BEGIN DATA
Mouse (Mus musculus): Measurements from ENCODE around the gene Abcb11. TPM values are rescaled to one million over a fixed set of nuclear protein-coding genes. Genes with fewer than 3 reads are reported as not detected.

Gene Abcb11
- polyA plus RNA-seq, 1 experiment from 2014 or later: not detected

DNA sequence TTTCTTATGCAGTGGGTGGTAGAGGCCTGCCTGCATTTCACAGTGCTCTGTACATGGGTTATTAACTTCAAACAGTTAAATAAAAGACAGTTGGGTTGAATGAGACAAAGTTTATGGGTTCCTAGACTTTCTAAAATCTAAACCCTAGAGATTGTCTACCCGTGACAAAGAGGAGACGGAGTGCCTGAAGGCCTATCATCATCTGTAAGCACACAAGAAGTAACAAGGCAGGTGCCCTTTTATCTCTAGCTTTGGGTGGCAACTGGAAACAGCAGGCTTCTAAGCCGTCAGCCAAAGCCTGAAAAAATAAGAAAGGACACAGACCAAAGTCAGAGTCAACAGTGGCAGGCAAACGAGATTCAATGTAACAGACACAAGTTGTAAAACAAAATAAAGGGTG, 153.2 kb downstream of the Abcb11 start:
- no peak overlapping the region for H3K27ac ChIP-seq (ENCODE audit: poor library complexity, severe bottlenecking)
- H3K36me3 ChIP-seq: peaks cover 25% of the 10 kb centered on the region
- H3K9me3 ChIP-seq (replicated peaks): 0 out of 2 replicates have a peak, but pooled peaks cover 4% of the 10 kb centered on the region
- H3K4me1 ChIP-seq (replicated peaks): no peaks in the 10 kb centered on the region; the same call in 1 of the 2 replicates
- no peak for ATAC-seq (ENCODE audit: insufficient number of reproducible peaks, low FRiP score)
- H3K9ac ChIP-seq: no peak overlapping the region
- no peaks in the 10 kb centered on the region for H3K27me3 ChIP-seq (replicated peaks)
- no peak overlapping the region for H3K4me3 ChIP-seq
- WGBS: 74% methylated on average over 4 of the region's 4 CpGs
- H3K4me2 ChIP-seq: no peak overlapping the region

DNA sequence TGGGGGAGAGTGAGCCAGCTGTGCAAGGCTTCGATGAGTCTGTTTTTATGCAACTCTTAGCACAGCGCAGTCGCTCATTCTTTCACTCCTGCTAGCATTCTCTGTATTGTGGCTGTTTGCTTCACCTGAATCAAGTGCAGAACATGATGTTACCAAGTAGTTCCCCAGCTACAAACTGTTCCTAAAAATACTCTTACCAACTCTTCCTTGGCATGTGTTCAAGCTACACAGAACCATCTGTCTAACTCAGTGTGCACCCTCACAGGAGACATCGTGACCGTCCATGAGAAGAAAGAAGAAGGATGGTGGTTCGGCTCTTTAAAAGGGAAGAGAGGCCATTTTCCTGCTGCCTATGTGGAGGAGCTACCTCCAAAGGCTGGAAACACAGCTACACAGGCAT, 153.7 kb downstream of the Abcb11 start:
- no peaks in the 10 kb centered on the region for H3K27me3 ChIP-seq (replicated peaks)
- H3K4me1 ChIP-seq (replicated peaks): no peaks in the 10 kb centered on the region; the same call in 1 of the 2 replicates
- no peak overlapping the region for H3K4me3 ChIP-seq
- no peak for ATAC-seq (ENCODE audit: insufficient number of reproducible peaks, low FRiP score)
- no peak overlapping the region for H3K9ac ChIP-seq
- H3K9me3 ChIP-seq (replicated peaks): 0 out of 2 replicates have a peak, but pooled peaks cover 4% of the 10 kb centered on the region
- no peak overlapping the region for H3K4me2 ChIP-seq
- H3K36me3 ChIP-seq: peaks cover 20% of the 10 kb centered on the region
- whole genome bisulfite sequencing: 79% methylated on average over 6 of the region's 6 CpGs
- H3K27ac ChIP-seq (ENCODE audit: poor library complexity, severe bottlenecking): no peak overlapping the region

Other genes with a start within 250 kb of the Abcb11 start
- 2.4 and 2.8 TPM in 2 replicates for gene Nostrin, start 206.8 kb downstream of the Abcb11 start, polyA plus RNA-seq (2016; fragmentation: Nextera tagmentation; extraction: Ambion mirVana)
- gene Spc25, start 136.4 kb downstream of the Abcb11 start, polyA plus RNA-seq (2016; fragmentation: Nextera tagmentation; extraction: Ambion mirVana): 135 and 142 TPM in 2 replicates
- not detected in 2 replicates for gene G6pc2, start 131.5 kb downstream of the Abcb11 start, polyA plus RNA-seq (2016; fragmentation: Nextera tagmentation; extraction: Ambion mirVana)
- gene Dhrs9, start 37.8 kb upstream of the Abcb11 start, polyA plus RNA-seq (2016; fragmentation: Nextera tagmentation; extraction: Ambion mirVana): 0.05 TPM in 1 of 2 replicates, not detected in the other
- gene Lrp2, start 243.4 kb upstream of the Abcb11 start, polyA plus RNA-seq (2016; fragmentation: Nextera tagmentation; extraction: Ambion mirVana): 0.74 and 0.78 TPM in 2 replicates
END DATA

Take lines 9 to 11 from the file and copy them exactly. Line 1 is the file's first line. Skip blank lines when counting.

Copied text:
- no peak for ATAC-seq (ENCODE audit: insufficient number of reproducible peaks, low FRiP score)
- H3K9ac ChIP-seq: no peak overlapping the region
- no peaks in the 10 kb centered on the region for H3K27me3 ChIP-seq (replicated peaks)